Use of fentanyl and midazolam in mechanically ventilated children—Does the method of infusion matter?


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Abstract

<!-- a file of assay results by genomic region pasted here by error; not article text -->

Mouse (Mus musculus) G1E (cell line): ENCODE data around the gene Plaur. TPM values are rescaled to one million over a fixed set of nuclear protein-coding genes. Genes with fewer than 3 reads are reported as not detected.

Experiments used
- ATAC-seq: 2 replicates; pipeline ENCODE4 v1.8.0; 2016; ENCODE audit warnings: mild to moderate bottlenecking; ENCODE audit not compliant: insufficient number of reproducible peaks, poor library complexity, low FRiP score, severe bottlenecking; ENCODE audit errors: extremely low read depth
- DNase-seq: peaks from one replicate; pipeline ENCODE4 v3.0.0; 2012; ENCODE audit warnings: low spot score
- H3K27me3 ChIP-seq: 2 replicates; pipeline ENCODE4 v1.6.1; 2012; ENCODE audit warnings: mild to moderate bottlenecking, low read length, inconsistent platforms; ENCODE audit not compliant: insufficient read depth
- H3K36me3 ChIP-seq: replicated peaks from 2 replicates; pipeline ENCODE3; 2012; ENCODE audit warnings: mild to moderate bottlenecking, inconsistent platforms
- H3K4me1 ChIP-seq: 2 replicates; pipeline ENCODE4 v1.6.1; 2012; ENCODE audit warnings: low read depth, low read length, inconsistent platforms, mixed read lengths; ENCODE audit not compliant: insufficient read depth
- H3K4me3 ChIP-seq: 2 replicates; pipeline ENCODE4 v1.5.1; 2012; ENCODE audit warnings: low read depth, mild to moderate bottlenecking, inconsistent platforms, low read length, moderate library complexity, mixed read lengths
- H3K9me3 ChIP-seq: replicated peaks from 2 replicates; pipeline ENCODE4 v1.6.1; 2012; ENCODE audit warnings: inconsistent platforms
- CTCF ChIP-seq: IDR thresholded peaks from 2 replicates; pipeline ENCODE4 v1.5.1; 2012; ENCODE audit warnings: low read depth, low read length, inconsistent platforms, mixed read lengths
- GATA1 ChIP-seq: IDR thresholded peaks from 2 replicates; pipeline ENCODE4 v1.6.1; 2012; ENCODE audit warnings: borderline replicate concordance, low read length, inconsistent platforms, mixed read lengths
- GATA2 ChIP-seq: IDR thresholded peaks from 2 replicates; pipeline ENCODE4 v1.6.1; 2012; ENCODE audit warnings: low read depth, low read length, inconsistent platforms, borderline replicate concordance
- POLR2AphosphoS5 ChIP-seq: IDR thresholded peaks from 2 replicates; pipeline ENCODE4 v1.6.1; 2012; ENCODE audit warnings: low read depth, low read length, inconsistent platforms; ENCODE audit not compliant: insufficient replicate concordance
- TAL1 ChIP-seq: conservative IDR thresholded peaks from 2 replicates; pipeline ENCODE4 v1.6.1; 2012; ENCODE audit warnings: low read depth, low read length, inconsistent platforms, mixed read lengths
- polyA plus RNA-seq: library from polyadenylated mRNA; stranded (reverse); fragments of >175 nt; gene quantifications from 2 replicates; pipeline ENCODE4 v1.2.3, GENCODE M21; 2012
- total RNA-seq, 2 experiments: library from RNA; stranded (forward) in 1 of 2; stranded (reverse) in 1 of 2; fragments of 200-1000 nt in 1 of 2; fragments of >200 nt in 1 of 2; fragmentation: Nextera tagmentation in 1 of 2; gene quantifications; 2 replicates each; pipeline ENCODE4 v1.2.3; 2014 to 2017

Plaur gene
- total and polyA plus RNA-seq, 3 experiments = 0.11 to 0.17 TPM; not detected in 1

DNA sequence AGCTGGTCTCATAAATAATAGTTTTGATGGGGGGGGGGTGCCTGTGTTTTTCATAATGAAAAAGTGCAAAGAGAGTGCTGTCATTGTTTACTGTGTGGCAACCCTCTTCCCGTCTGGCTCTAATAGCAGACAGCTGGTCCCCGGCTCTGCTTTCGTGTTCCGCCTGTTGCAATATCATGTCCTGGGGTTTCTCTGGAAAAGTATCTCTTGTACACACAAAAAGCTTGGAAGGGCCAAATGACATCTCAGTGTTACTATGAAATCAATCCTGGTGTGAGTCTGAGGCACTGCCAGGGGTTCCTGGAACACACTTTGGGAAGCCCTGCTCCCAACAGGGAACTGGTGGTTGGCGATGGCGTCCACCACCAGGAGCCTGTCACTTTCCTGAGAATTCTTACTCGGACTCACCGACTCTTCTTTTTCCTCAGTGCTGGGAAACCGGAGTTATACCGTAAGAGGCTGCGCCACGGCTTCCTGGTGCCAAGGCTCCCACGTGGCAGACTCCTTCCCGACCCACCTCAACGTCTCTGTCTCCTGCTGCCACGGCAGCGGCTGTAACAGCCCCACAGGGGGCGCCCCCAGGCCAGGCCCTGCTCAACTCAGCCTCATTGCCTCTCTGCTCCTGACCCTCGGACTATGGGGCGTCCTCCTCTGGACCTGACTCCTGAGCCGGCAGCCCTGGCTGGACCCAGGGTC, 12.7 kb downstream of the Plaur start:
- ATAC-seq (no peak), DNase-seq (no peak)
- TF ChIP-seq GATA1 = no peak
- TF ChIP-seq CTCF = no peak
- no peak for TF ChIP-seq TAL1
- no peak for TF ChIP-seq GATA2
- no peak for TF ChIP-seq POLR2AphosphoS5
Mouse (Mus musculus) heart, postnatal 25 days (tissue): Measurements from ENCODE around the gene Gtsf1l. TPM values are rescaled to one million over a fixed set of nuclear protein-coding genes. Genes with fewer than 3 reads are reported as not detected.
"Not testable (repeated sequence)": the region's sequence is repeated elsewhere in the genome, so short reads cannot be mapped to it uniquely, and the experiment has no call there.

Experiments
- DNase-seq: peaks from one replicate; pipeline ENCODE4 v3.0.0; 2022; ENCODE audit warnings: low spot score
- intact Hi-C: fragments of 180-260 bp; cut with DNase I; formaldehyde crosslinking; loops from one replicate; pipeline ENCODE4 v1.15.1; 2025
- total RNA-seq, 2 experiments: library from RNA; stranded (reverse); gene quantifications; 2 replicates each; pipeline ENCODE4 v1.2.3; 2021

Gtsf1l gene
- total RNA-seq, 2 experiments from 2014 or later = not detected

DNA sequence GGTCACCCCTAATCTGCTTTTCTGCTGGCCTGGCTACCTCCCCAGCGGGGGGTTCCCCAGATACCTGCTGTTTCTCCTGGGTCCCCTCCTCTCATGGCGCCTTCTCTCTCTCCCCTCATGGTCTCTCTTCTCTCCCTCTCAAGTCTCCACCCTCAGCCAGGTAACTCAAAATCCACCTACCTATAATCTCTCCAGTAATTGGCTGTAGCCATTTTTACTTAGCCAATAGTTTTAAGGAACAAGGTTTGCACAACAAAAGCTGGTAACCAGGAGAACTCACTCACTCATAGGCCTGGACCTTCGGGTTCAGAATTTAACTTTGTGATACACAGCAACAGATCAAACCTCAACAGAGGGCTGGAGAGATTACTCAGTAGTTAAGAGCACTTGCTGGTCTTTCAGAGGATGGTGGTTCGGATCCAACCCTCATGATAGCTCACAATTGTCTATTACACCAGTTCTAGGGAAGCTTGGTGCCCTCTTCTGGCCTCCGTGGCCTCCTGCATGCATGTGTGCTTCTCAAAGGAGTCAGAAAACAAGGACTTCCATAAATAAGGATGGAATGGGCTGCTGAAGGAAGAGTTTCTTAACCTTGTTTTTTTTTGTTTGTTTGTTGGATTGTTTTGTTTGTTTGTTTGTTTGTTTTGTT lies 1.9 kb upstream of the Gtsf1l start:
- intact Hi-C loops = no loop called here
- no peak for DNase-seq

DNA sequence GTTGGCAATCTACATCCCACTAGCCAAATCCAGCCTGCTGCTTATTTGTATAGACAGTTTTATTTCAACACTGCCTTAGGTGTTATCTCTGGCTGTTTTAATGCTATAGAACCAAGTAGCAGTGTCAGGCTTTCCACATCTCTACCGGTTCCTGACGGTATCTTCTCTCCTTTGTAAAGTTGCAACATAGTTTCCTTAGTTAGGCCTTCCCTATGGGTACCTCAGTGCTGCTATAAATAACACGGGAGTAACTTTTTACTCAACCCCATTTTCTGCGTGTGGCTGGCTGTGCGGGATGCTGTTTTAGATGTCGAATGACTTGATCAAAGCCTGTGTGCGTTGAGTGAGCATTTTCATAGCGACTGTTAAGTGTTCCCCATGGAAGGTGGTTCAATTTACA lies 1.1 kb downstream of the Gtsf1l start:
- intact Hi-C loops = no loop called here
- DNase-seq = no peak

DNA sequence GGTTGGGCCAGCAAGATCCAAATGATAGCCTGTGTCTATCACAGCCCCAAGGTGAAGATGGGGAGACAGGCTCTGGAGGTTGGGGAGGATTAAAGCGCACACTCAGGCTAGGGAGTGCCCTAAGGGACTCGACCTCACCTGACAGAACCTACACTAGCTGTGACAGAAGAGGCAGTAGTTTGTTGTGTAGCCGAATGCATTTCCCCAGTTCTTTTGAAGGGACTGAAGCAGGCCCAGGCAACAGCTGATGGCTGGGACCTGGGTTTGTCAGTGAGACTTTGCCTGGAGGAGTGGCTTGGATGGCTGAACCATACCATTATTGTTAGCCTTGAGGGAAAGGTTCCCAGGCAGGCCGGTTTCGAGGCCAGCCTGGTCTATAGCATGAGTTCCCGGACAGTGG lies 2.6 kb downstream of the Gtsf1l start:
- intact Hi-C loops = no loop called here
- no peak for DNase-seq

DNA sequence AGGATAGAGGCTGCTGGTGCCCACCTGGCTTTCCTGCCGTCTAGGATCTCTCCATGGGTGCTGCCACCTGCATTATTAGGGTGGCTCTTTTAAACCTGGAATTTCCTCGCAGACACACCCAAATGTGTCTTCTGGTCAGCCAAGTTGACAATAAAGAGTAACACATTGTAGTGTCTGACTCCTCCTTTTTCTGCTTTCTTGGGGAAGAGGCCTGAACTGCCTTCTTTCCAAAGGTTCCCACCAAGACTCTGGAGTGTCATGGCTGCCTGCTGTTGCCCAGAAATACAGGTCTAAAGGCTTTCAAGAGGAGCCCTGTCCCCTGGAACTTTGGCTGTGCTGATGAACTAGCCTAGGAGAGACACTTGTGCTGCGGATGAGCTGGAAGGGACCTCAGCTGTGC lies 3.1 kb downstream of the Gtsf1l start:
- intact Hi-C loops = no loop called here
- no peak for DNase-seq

Background and objective:Benzodiazepines and opioids are commonly used in pediatric intensive care unit. However, there is no previous study assessing the use of administering these drugs combined (single solution) or separately. We sought to evaluate the impact of these 2 different methods of providing sedation/analgesia in pediatric intensive care unit.Methods:One hundred twelve patients mechanically ventilated for more than 48 hours were randomized to receive a protocolized sedation regime comprising midazolam and fentanyl either separately (group 1, 57 patients) or combined as a single solution (group 2, 55 patients). Primary end point variable was the cumulated dose of midazolam and fentanyl.Results:The median cumulated doses of both fentanyl (0.19 vs 0.37 mg/kg, P < .05) and midazolam (28.8 vs 45.6 mg/kg, P < .05) required in group 2 were higher when compared with those of group 1. Moreover, group 2 patients had a significantly longer time of vasopressor drugs requirement and a higher number of patients developing tolerance.Conclusion:Patients who received a single solution of midazolam and fentanyl had a higher cumulated dose of compared with those patients who did not. The potential risk for long-term neurologic effects on developing brains associated with this finding should be considered.

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